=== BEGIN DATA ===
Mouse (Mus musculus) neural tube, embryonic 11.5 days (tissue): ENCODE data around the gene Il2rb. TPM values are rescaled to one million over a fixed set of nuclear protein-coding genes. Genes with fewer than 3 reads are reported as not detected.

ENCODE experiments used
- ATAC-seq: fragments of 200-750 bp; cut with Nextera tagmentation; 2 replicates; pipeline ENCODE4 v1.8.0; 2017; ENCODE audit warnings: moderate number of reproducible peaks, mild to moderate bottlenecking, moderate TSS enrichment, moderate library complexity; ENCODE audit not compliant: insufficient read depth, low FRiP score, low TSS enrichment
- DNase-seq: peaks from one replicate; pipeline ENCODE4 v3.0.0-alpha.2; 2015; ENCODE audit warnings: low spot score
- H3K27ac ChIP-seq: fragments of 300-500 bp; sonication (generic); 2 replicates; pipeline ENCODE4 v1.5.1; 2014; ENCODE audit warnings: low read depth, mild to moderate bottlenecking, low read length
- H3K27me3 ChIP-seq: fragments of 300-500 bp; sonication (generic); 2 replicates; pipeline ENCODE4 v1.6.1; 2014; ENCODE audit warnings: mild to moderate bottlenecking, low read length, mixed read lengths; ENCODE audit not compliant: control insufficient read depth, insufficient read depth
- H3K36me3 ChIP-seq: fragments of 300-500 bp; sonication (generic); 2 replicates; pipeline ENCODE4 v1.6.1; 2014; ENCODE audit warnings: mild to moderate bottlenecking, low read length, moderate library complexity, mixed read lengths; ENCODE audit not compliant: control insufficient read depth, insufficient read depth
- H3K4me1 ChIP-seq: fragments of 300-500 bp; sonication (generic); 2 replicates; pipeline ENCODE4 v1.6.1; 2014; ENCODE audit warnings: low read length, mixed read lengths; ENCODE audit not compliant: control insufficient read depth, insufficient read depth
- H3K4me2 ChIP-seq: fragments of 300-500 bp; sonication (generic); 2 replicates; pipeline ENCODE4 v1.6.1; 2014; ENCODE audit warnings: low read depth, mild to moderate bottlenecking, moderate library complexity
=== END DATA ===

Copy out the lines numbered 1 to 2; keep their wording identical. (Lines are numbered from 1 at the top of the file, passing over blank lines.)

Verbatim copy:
Mouse (Mus musculus) neural tube, embryonic 11.5 days (tissue): ENCODE data around the gene Il2rb. TPM values are rescaled to one million over a fixed set of nuclear protein-coding genes. Genes with fewer than 3 reads are reported as not detected.

ENCODE experiments used